I feel like I’ve been shoved down the stairs. I had a startling self realization today. A friend posted this link about a mom who mapped out the support/care system for her special needs son. When I first looked at her map, I was amazed by the number of branches and twigs that stemmed from the middle. I first thought, wow, I guess what I’m dealing with taking care of Zach isn’t so bad. And it doesn’t always feel like a lot. It’s what I know, and what I’ve been doing for three years. I looked deeper at the map and noticed how Zach’s map would share most of the same branches. I started running through my head the names of therapists, doctors, etc. that have worked with him over these years, then of all of the friends and family who have helped, and the people I’ve met online and through Facebook who have kids with the same condition, or have the condition themselves.

As I read the article, I related to the Welcome to Holland parable. When I was a regular on the January 2010 Birth Board on, someone sent me a link to the story after I posted about Zach’s ordeal. I have since met many other parents, online and in person, who have similar journeys. I wouldn’t compare it to juggling. Instead for me it feels like I’m spinning plates at the circus. I have to keep each one going, giving each a twirl so it can keep spinning, watching them carefully, seeing which one needs the attention, knowing if I don’t keep up with all of it, one will fall and take the others crashing down. It’s exhausting. And I don’t seek pity.

Later in the article, the mom says “no wonder we had so many piles of unfolded laundry.” That’s when I felt like I was shoved down the stairs. I have those piles. I also have piles of dishes that get dealt with when they get dealt with. There are piles of papers, junk mail, bills, kids’ schoolwork, and artwork that pile up. Sometimes the bathrooms get cleaned in stages over a period of several days. And the laundry? It’s great just to have the clothes clean. Folded and put away are icing and sprinkles on the cake. When things become incredibly overwhelming, like where I’m at right now, my goals are: 1) healthy food in the kitchen, 2) Clean clothes, and 3) clean dishes. This encompasses the basic needs daily chores met. And then I go from there. I said here that every two weeks I get the chance to get my house sparkling. And how do I accomplish that? Because on those two days I have no one to take care of except for myself.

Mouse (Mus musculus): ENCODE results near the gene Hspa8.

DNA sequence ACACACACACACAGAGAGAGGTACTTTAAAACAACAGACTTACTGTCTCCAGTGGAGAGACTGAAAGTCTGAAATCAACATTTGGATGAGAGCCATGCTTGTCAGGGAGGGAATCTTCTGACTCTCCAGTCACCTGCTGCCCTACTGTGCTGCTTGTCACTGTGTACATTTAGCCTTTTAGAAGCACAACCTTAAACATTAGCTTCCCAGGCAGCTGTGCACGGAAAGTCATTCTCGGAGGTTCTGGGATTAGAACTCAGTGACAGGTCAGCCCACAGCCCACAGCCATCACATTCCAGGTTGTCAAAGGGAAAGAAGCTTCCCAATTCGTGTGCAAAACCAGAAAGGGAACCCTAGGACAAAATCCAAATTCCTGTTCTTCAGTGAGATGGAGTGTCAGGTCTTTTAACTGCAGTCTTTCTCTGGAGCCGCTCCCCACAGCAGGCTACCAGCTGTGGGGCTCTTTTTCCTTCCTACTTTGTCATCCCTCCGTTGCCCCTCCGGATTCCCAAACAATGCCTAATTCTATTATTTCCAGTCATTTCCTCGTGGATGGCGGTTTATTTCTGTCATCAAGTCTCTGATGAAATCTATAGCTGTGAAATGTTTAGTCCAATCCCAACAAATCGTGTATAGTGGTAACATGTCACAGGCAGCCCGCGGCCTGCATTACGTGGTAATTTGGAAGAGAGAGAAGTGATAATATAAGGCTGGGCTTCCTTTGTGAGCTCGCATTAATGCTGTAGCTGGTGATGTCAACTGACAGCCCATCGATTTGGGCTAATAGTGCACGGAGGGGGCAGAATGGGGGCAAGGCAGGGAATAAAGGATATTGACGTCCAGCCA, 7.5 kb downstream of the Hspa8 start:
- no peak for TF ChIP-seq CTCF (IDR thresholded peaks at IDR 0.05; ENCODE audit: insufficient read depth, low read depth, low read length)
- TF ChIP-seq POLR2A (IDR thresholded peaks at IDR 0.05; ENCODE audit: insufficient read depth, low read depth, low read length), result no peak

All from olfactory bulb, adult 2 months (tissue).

So, what makes your piles so different, Sara? They aren’t different. They aren’t special. But they have been ridiculed. The sight of them have caused me to be called lazy. I have been accused of not pulling my weight. And it hurts. Like all moms, I feel the heavy guilt of not being able to accomplish everything that needs to get done for everyone. I have sacrificed myself in the process. Reading that another mom has these piles and knows they come with the territory made me cry. It seems obvious that the piles should be okay. But they aren’t okay in everyone’s mind. My friend suggested I draw up Zach’s map and hang it on the wall. It can serve as a reminder for me and others what I have to keep in mind and manage, all of the names I have to remember, all of the appointments and schedules. What isn’t written in the article is how the map for Gabe is just his map. They could be drawn for each member of the family. Special needs moms with more than one child are juggling the map with other kids and their needs and activities, and in some cases, the needs of their spouse if they are extensive. If I were to make a map encompassing the family, I would probably be best served with a 3D model made of Tinker Toys.

So, my stark realization today is something I knew all along, oddly: the piles don’t matter. As long as everyone is taken care of, all is good. The appearance of the house is no indicator of the level of care and happiness the children receive. If a pile of clean laundry in a basket remains unfolded for two weeks, but I was able to take Zach to three doctors appointments, drop off and pick up the big two from school, give them good food, help them with homework, read books to them, and basically give them the love and attention needed, then that unfolded laundry pile signifies a success. I will draw my map, and when I’m feeling inadequate, or letting someone else’s words rip apart my efforts, I can look at that map (and a laundry basket) and know I am doing more than enough. Anyone who disagrees can suck it.

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